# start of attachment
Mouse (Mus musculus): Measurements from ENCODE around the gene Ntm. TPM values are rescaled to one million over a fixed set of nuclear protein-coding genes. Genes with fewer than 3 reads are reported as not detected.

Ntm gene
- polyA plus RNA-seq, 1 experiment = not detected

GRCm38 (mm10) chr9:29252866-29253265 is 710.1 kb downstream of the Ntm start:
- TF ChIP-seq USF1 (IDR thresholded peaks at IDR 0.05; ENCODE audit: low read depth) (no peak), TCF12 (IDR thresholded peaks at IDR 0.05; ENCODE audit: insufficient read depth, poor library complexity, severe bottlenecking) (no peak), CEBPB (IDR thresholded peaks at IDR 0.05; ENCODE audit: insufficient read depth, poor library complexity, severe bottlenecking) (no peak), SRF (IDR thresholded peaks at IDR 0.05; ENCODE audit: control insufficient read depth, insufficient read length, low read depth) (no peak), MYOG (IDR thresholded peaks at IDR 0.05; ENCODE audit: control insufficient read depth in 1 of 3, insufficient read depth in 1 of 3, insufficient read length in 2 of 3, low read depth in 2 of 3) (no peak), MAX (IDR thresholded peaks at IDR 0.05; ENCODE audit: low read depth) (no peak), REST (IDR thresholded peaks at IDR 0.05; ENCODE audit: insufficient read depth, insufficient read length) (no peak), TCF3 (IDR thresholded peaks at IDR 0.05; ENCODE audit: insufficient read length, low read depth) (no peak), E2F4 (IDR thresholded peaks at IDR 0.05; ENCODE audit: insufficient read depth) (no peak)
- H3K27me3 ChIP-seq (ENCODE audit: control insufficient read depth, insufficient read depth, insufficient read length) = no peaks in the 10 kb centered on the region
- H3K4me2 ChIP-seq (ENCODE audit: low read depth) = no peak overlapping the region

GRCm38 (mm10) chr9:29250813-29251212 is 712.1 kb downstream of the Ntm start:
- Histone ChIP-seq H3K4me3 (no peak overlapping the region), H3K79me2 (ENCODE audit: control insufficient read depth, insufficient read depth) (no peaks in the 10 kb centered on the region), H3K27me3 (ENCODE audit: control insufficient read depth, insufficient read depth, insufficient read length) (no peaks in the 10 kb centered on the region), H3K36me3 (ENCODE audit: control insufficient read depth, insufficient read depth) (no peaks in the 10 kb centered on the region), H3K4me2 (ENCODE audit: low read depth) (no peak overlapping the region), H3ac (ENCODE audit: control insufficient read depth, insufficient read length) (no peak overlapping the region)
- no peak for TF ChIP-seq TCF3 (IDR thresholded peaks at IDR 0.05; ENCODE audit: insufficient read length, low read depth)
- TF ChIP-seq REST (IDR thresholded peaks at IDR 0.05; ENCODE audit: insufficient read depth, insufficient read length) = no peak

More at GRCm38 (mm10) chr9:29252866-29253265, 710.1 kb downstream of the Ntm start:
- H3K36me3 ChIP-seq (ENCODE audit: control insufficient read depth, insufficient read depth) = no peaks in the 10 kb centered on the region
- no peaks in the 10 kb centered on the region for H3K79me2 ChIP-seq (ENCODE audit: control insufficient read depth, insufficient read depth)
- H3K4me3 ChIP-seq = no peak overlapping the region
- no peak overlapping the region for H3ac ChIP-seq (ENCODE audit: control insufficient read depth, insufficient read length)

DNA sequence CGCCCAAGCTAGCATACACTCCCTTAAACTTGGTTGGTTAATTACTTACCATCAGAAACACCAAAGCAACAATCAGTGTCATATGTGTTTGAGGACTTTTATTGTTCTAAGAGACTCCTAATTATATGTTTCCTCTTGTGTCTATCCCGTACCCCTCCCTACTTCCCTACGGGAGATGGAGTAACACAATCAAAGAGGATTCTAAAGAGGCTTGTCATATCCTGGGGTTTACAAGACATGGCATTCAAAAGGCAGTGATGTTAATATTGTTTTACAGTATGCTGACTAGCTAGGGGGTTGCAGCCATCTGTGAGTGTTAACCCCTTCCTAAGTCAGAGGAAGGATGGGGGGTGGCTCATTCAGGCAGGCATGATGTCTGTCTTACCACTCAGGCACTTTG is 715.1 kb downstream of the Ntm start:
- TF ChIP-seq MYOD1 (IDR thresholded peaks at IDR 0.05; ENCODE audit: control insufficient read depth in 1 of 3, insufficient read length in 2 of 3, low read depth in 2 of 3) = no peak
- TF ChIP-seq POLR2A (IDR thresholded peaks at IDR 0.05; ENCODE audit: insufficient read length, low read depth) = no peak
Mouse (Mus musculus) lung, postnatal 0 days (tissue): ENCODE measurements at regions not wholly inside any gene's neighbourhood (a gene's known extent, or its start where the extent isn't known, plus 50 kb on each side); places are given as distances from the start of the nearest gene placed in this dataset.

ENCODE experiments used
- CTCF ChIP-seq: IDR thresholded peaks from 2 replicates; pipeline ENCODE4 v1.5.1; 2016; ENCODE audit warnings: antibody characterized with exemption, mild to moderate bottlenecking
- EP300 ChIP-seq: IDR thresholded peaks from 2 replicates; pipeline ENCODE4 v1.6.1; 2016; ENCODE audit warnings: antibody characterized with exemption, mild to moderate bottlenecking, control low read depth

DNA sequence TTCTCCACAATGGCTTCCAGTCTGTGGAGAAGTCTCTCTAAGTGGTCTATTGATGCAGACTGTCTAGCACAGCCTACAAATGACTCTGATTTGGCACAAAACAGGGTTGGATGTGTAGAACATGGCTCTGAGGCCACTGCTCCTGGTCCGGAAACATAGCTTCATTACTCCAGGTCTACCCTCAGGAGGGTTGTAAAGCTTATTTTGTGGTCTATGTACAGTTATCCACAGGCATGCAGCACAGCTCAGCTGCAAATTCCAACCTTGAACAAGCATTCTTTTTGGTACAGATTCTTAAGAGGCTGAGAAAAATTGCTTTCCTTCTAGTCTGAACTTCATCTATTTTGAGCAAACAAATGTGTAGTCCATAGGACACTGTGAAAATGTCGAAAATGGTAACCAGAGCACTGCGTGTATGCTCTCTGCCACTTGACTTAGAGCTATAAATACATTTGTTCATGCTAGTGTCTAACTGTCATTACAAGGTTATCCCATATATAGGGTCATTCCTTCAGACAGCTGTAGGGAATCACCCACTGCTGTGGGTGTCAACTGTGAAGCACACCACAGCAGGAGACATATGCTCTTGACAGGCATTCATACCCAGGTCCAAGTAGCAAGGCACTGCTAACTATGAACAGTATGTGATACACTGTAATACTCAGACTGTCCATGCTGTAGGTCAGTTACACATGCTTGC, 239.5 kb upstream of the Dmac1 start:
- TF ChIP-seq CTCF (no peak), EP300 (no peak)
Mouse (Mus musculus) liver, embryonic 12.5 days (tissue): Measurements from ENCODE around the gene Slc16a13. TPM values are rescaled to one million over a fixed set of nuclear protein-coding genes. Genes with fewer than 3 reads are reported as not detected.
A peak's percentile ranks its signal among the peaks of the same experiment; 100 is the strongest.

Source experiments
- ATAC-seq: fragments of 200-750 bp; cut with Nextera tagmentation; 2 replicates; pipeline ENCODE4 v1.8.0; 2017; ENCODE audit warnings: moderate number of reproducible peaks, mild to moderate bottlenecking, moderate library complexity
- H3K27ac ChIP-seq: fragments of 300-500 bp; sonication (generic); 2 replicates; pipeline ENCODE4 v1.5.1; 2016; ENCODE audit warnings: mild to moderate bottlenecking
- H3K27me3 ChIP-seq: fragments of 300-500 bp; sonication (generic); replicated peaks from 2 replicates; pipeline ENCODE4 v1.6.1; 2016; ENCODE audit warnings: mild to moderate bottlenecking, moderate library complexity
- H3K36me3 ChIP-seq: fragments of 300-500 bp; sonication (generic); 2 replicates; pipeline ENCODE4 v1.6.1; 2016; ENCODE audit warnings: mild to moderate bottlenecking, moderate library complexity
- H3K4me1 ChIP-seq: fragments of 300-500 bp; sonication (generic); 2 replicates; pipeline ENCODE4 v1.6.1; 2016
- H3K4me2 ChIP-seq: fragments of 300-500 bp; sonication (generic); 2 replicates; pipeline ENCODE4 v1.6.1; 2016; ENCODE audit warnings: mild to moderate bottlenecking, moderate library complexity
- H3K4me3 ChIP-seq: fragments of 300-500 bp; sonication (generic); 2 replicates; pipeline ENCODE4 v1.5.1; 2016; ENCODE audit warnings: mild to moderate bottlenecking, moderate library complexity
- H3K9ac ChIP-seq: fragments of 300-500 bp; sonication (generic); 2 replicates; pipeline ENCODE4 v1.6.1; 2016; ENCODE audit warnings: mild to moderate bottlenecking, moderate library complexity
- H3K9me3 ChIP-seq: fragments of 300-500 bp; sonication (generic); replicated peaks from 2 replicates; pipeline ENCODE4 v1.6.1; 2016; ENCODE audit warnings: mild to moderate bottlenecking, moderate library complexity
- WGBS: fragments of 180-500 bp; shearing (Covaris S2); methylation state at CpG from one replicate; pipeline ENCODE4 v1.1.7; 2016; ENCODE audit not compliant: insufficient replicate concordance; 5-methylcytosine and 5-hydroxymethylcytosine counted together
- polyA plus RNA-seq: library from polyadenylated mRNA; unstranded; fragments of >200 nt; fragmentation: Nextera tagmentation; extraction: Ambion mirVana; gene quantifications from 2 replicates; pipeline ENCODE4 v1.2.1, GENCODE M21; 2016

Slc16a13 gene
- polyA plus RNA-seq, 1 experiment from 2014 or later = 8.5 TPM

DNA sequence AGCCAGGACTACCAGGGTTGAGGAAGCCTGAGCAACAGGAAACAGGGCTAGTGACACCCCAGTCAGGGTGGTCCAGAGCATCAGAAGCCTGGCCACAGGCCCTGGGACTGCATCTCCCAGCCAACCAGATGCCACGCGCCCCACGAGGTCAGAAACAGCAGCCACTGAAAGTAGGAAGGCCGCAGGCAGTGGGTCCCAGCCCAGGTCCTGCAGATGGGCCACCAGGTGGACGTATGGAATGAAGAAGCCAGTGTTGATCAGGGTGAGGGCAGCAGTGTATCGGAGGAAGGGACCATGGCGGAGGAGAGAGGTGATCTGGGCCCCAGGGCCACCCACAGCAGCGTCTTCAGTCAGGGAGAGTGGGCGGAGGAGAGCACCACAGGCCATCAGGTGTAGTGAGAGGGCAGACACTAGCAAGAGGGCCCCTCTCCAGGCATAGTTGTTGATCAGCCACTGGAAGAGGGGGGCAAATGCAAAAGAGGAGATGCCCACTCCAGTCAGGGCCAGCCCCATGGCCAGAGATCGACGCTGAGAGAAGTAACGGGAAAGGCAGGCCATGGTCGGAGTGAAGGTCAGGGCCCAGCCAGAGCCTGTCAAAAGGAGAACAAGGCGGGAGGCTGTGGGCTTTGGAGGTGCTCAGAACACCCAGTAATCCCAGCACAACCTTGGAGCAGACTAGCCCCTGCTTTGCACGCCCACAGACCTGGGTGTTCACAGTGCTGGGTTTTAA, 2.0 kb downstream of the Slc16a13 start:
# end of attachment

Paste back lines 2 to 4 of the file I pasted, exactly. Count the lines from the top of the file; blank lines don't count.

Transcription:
Ntm gene
- polyA plus RNA-seq, 1 experiment = not detected

GRCm38 (mm10) chr9:29252866-29253265 is 710.1 kb downstream of the Ntm start: